What effect do multinational corporations have on the economy?

I remember not long ago that in the city where I grew up there were stores called Five and Ten. These were basically family businesses that sold a large number of different products. There you can find clothes, sporting goods, some hardware, household items, etc. It was like a miniature Walmart or Target. The prices were reasonable and it came and went pretty fast. There wasn’t much waiting in line, the people who worked there had to know her. It was a nice and pleasant place to shop. Those places in a matter of 40 years have disappeared.

I have an accounting practice and I have a client who sells retail fabrics. She has been in business for over 20 years at the same location. It started with a small retail store and has doubled its retail space over the years. During all those years she has hired employees and salespeople to help her with her business. It pays its employees more than the competing fabric store chain. His philosophy is that he wants to pay a living wage to his workers. Since you know them personally, there is a sense of community and loyalty they have for each other. This reflects how they work together and what they think of each other. She cares about them because her sales have been declining and now that she has reached retirement age she would like to sell the business because “it is no longer fun for her.”

As an accountant, I do not compete with the accountant or CPA on the street. Well yes and no. Yes, we are competitors, however my real competitor is the conglomerates Turbo Tax and H & R Block. Turbo Tax because its software has given me the ability to get younger taxpayers to come visit me. They prefer to prepare their own taxes on their computer with the help of Turbo Tax’s annual coded software. H & R Block is challenging because they are very dominant in the tax preparation segment. They have a tremendous marketing campaign and they also have software that rivals Turbo Tax. They can pack a package that I can only dream of. I tell my clients that I have had it for almost 10 years, that by the time we get the “pizza”, there are only 2 slices left for CPAs and tax accountants to fight for, Turbo Tax and H & R Block have been eaten the other. 6 slices before we can grab the pizza.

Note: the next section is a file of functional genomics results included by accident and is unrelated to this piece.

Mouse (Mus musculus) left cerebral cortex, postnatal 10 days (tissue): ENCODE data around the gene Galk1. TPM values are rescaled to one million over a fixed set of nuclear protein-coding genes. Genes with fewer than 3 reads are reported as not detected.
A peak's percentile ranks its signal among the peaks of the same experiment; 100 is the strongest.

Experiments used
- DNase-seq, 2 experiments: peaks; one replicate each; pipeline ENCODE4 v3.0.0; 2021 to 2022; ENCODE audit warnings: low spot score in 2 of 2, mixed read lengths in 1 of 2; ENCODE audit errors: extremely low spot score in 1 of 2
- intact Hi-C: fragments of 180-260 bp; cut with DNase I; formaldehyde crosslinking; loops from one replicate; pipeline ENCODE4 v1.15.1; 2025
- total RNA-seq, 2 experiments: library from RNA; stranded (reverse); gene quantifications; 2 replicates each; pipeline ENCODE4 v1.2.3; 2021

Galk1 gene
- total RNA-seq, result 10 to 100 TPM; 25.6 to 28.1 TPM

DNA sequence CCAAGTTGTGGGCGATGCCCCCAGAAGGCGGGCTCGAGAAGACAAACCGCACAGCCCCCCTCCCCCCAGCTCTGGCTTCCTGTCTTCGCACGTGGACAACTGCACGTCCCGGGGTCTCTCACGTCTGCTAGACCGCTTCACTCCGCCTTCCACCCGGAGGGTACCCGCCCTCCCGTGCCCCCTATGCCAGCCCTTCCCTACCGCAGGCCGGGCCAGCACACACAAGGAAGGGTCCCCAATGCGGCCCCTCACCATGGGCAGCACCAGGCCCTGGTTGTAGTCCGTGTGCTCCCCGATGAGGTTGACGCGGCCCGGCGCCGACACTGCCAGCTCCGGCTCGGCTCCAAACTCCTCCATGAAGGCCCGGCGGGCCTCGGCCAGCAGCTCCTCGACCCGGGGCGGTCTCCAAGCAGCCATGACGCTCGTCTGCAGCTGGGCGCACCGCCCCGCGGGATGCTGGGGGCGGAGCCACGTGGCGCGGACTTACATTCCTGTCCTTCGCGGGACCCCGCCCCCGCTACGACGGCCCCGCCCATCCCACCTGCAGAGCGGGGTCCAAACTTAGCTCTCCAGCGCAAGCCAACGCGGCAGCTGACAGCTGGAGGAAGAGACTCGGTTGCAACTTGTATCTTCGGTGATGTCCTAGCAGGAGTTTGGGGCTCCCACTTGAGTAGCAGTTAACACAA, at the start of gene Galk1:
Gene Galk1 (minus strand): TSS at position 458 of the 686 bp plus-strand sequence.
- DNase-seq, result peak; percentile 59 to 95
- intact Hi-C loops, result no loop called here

Many people see this as competition and that the winners are the consumers. Low prices equate to bigger savings. On one level, it makes a lot of sense. However, low prices come at a cost. The cost is the lack of money circulating in the market. You have to wonder how these multinational conglomerates can offer such low prices. As it goes deeper, it is the suppliers and employees who suffer. Don’t kid yourself, these multinational conglomerates are for-profit companies that want ever-increasing net income every year. So if they want to win millions and millions of dollars, and they often do, don’t you think there is someone who loses?

Yes there are. It’s the people who own the 5’s and 10’s, the woman who opened her retail fabric store, and it’s me who has fought to keep a small accounting business from failing. Now I am looking to start another business outside of this country. The country I used to love. I feel like we’re all on the Titanic and we’ve hit the iceberg, but a lot of us are still dancing. But not me, I’m looking for a lifeboat.

So think twice when buying from a conglomerate or multinational corporation. Think about the consequences of low prices. Think about the missed opportunity, dreams of someone owning their own business, and a sense of community.